Saturday, February 16, 2008

More Melon Adventures


Citrullus lanatus var. citroides

Here's another update on the gourd, aka wild melon, aka citron melon, aka preserving melon. Around my household it will henceforth be referred to as a "pie melon."

I emailed the kind and knowledgeable Mr. Burr Williams of the Sibley Nature Center, a 49 acre preserve in Midland that specializes in the nature and history of the Llano Estacado. I asked what he knew of this mysterious melon I had captured from the wild. He promptly replied,
The gourd is known as pie melon in west Texas. It is watermelon in its original form -- reverted back to the form through cross pollination with other gourds, and the natural variance of its own genetics -- its most hardy form is the original form, not our modern juicy watermelons. They are native to Africa... since they are called pie melons, I suppose with a lot of sugar they could be made edible, but they are horribly bitter -- so bitter the coyotes leave them alone.
With that information I went Googling with wild abandon. Among scientific papers outlining possible herbicides to eradicate it from cotton and peanut fields, and among anecdotal stories about its hardness requiring an axe to open it (I used a knife, but agree, it was quite hard to cut), I found other interesting tidbits.

Through Google Books search I found several old recipes including this one from the mid 1800s that seemed to imply upon mastering a certain sweetmeat recipe featuring this melon, I could become "an improved housewife." I also enjoyed this Texas writer -- and apparent jokester -- who tells how he tried to trick his friend into thinking his gift of one of these melons could be heartily enjoyed after a Thanksgiving meal.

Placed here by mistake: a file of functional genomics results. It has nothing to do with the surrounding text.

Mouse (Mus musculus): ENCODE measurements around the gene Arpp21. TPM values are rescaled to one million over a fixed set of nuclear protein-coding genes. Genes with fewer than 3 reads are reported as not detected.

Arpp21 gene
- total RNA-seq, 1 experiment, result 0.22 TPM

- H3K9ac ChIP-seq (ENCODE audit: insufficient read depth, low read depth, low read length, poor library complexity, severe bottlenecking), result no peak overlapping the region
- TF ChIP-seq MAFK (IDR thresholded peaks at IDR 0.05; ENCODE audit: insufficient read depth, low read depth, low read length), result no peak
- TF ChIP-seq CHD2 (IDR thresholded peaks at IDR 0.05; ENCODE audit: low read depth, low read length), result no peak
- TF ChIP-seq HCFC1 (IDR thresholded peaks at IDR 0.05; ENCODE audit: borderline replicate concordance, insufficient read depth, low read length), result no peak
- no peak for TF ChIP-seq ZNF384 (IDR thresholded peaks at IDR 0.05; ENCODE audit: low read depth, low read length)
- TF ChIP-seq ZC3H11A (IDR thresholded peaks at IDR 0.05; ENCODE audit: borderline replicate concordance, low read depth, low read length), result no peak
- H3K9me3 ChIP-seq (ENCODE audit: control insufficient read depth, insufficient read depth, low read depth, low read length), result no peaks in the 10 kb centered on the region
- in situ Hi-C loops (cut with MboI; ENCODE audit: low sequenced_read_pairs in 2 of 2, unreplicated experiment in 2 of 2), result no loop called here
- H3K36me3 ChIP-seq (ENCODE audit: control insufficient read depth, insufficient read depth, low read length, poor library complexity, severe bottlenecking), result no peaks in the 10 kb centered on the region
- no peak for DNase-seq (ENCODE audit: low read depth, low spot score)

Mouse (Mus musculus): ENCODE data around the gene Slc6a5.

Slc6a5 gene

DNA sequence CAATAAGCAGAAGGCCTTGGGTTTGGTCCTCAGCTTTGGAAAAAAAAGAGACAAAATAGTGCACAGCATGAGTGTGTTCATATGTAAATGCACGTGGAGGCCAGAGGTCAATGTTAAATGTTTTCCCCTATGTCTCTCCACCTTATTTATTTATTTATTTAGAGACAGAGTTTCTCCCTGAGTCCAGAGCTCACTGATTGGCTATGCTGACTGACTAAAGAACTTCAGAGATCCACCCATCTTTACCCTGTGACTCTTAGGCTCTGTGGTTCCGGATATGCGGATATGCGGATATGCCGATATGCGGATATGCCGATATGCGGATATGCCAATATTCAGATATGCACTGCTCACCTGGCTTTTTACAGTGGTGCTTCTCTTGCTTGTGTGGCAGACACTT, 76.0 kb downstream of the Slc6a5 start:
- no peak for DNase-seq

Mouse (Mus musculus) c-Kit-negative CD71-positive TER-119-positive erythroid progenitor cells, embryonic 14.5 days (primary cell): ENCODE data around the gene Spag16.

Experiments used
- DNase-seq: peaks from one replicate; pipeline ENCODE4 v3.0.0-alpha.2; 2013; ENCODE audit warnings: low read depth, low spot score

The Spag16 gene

These various internet finds and the long history of stories about this melon gave me a kind of pioneer adventurous spirit. So in spite of Mr. William's dire warning about its bitterness, I decided that I wanted to experience its flavor myself. With trepidation, I picked up a spoon and scooped out a small bite.

Far be it from me to contradict Mr. Williams -- he has never led me astray before -- but in this one case, I have to respectfully disagree. The melon was not sweet, but it was not bitter in the least. Its texture wasn't as juicy or as refreshingly crunchy as our icebox watermelons, but it was completely edible! Bland to be sure, but edible. No wonder the pioneer women made pies, preserves, and pickles from it. It definitely needs a little oomph to make it memorable beyond the first brave experience.

This is my fair warning to Donna: next time we see a wild crop of these, we'll need to make room for half a dozen of them for me to take home to cook. And here's my fair warning to readers: this isn't the last you've heard of the big-a** gourd, wild melon, citron melon, Citrullus lanatus var. citroides, or as I now shall simply refer to it, without feeling I'm misleading you in the least, the pie melon.

5 comments:

Bev said...

Thoroughly enjoyed enjoyed reading this. Sounds like you really let your hair down today, what with the 'wild abandon' when googling, and the 'pioneer spirit' with the gourd cooking! Sounds like you enjoyed yourself too.

Wondered what this picture was when I first saw it. It quite looks like the surface of some planet. I suppose this is what you would see if you were some ant walking across the gourd.

dianeclancy said...

Hi Debi,

Wonderful post about our melon ... so much fun you are having!!

What an intriguing, odd photo - I like it!

~ Diane Clancy
www.DianeClancy.com/blog
www.YourArtMarketing.com

Bobbie said...

This is a nice close-up of the queer "pie" melon. I do think you should definitely dry the seeds and roast them. I can't wait to read as I hope see how the pie or preserves turns out.

John (Copyright JMM 2007-2008) said...

sucker for abstraction - very nice

Sweet Irene said...

Well, that pie melon with all that fuzz on it doesn't look very edible now. It sort of makes me want to pucker my mouth, but I'll take your word for it that it is somewhat edible. Besides, during the war, people ate tulip bulbs, so anything is edible when you are hungry enough. Those pioneers were hardy people and very inventive when it came to cooking and preserving things.